(18 March 1997, Interscope)
Helmet are one of those deceptively brilliant bands. A cursory listen will leave one thinking this is a simple, caveman rock band with no depth and a modicum of talent. And the caveman description would be somewhat appropriate. They called their third album Betty and opened it with the track “Wilma’s Rainbow.” I can only assume these were references to the most well-known cave women in pre-history.
Most of the songs on Aftertaste are pretty formulaic. Simple, syncopated riff+angry vocals=Helmet. The strange thing is Page Hamilton’s ability to sing in a tone so close to yelling, but still so melodic. It’s the perfect balance of rage and tunefulness. I haven’t heard anyone else combine these elements and produce such a satisfying product.
Opener “Pure” relies on one chugged chord for the main riff and a strummed octave chorus, but it creates a beautiful wall of sound. This is a band that uses negative space better than any other band in existence. The brilliance is not just in the notes they play or don’t play, but in the spaces between those notes.
It’s easy to let an album like this fade into the background. To be honest, most of the songs sound so similar it’s difficult to tell them apart. But every now and again you hear something like the guitar solo of “Driving Nowhere” or the superb noise of “Broadcast Emotion” and it’s like catching a glimpse some mythical beast rising from the murky depths. The bass heavy intro of “Renovation” is hard to ignore as it hearkens back to “Milktoast” from Betty.
After a few listens light finds its way through the cracks in the stone to illuminate cave drawings I missed on the first pass. I’ve been jamming to Betty in my car for the past few days thinking it’s a superior product to this one, but then I hear “Like I Care” for the second time and I’m amazed that I listened to it with anything other than… amazement.
I could go on and on about this album, but mostly I just want to- wait, what the hell? Did you catch that? There’s a string of like four songs that clock in at about 2.5 minutes and sound like they’re cut off in the middle. Is that a problem with my Spotify account? Or is is supposed to be like that?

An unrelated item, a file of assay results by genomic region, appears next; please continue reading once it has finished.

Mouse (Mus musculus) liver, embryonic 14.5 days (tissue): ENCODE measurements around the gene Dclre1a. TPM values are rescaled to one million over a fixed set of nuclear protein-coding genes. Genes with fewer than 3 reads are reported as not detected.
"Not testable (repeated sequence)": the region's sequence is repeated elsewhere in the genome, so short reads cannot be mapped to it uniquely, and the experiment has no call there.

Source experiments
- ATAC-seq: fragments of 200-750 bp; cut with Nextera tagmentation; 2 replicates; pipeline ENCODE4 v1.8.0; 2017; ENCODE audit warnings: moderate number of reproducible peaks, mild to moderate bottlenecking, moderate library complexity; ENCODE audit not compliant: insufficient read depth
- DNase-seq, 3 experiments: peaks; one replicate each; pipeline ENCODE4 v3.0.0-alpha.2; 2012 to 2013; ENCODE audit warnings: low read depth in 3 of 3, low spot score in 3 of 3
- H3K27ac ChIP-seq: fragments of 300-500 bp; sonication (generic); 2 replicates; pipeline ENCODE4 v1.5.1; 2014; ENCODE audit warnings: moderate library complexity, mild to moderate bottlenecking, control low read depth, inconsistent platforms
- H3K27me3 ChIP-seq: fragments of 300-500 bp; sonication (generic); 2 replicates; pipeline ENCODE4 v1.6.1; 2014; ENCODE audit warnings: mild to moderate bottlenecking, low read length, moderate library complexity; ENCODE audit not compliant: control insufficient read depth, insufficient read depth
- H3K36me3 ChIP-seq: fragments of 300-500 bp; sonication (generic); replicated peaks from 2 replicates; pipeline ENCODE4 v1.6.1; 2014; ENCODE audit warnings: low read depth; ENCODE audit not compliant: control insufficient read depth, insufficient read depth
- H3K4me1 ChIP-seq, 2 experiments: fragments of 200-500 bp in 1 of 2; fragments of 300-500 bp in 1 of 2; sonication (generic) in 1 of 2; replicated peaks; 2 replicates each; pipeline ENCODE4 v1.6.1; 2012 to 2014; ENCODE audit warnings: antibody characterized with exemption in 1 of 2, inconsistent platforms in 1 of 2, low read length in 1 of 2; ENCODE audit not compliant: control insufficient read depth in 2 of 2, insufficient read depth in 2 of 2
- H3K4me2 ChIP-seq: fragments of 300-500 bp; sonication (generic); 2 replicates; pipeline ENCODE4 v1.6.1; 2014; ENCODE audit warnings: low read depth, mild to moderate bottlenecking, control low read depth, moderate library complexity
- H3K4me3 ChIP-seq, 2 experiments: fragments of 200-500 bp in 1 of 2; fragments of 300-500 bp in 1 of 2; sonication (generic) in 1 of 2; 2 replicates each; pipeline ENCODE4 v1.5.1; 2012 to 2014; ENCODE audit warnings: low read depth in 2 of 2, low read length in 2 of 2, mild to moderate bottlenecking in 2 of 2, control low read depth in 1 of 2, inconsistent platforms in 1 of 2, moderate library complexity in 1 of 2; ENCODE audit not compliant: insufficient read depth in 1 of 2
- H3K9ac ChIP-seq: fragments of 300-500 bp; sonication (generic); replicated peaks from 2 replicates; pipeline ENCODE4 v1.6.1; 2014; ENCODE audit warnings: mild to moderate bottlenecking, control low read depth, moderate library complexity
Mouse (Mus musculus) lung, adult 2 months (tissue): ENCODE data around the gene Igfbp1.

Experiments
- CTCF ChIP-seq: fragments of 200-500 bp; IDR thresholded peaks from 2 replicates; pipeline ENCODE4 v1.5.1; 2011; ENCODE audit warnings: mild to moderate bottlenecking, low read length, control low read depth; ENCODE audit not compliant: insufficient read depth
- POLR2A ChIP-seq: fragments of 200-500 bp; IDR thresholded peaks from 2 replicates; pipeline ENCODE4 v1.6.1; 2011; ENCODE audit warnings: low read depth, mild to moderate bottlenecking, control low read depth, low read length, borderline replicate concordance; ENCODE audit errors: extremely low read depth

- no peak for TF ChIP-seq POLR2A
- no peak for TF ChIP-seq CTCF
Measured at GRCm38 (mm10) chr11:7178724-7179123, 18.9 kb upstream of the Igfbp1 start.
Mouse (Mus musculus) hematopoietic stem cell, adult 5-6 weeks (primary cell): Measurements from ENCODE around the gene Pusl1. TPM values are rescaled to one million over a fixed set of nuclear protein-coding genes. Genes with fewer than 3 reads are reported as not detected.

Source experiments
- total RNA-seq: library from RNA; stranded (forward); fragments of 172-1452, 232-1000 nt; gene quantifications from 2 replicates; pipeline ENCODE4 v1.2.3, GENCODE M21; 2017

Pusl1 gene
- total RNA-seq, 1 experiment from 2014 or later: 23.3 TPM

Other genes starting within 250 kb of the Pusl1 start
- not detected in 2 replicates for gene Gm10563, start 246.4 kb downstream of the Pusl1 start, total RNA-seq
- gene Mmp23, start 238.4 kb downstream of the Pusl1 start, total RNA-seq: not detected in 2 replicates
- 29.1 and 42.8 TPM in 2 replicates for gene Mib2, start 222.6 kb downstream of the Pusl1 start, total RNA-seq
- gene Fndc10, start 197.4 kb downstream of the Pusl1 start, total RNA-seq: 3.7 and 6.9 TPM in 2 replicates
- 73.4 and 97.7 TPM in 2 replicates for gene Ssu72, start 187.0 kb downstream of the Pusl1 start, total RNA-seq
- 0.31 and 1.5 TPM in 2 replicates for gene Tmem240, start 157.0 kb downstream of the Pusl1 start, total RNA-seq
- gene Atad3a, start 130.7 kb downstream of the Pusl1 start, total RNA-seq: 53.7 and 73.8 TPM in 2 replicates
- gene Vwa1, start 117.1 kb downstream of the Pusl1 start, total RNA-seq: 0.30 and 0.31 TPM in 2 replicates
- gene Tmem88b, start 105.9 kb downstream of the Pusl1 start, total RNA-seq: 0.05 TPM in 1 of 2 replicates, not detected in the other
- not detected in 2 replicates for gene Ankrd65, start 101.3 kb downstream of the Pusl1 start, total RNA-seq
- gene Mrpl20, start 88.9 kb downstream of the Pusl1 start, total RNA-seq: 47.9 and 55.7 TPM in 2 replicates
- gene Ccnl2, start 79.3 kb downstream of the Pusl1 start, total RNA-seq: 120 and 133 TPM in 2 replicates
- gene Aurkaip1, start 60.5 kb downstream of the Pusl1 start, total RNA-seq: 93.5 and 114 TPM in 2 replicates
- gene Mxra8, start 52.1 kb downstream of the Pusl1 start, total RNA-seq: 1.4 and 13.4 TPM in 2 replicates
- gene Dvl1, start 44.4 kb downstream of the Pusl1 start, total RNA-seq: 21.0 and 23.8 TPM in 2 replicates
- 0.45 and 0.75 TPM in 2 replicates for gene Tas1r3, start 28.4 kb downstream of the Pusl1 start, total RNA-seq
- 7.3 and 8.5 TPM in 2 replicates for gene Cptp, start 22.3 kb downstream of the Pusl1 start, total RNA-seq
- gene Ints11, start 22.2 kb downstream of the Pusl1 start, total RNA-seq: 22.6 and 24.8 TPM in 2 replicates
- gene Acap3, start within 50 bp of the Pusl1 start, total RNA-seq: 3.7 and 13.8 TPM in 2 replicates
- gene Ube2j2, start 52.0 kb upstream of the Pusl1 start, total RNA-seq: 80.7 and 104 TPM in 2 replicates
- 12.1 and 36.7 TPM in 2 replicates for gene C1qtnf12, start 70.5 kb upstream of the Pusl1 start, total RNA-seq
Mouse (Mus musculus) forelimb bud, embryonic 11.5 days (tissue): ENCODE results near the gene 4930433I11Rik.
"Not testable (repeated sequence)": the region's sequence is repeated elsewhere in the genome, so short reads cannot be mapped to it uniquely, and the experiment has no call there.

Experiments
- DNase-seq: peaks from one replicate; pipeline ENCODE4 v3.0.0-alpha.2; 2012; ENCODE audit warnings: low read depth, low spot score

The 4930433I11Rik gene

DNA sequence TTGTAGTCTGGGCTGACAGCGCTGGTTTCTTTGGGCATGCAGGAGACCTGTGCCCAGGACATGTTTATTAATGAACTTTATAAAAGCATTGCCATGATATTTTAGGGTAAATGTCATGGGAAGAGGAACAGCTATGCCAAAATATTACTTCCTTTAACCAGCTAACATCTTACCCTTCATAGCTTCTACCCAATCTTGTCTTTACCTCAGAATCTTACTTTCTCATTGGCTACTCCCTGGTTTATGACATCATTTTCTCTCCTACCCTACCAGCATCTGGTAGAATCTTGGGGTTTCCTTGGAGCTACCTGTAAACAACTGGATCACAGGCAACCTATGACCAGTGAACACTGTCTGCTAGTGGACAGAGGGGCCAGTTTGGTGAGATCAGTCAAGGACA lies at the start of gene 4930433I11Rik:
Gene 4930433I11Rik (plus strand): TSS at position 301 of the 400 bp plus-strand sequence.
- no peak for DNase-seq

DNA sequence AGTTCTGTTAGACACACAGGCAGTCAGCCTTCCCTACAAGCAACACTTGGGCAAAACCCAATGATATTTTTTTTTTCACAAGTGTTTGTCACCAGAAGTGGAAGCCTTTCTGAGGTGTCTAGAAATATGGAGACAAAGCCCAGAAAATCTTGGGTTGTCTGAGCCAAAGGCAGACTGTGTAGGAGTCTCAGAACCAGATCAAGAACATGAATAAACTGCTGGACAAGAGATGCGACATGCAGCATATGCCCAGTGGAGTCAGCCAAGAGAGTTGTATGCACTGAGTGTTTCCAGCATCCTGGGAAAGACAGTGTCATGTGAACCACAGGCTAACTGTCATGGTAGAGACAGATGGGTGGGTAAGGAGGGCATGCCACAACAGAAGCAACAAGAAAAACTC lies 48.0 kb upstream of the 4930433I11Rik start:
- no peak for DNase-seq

I’m not even sure how to classify Helmet. Hard rock seems most appropriate. They’re a bit too heavy to call alternative, but not quite heavy enough for metal. And even though Hamilton is an accomplished Jazz player with chops to spare I don’t think prog or fusion fits. Wikipedia calls them post-metal, but I’m strongly opposed to defining any type of music by saying it came after some other type.
I imagine if Goldilocks were to find this in the three bears’ record collection she would describe Aftertaste as just right.
According to my Cuddly Kittens calendar, today marks the Chinese New Year. I don’t really have a good song to commemorate China and/or their new year, but I did find a song that has something to do with Indochina and has to do with this years animal.
(17 Sept 2013, Century Media)
Masks is a strange pairing of things I love about modern metal and things I hate about modern metal. And it’s all rolled into one nice package like a burrito made of Barbecue Pulled Pork and mushrooms. It mixes the delicious with the disgusting, but thankfully it’s heavy on the delicious.
As I wrote the first time I saw them with Wednesday 13, the thing that interested me was that they were described as a female fronted screamo band. I’ve never been a fan of screamo, metal-core, post hardcore or most other -core genres of music; but I’ve also never seen one fronted by a female. When I saw them, they didn’t seem like a screamo band, but that was after vocalist Cisko Miranda left the band. Miranda was credited with ‘unclean vocals’ on the album, and the thing I dislike most about screamo is the screaming. It’s not that I’m against screaming. I just really don’t care for the monotonous, arrhythmical way of belting out (supposedly) deep and emotional lyrics that metal-core singers have. If you’re going to sing something worth hearing, sing it in a way I can understand.
Thankfully, most of the songs are sung by guitarist/keyboardist Alexia Rodriguez. She’s credited with ‘clean vocals,’ but her delivery is a little bit forced. By that I mean that she’s screaming just enough to make her voice a little scratchy and not the usual female pretty that you hear from most chicks.
I love the songs she sings like “Where I Want To Be” and “Infected.” “Little Liar” is the song they played at that show where I decided I would buy the album.
I’m hoping that they focus more on the Alexia songs going forward. I look at their past records and see that they’ve always had a male voice doing unclean vocals so I’m not really that interested to check out their back catalog, but I am looking forward to their next release.
Another thing I don’t particularly care for with this band is how every picture focuses on the Rodriguez sisters (Anissa plays bass) without including longtime drummer Caleb Clifton. I’m wondering if the departure of Miranda was less about musical differences than a marketing ploy to feature the eye candy in Eyes Set To Kill. As a father I’m always on the lookout for positive female role models who target talent over good looks. Sure, they’re beautiful girls, but what got me to buy the album was their awesome hard rock songs, not their legs (although those are nice too).
Evenhanded insight on political, cultural and scientific affairs
George Lakoff has retired as Distinguished Professor of Cognitive Science and Linguistics at the University of California at Berkeley. He is now Director of the Center for the Neural Mind & Society (cnms.berkeley.edu).
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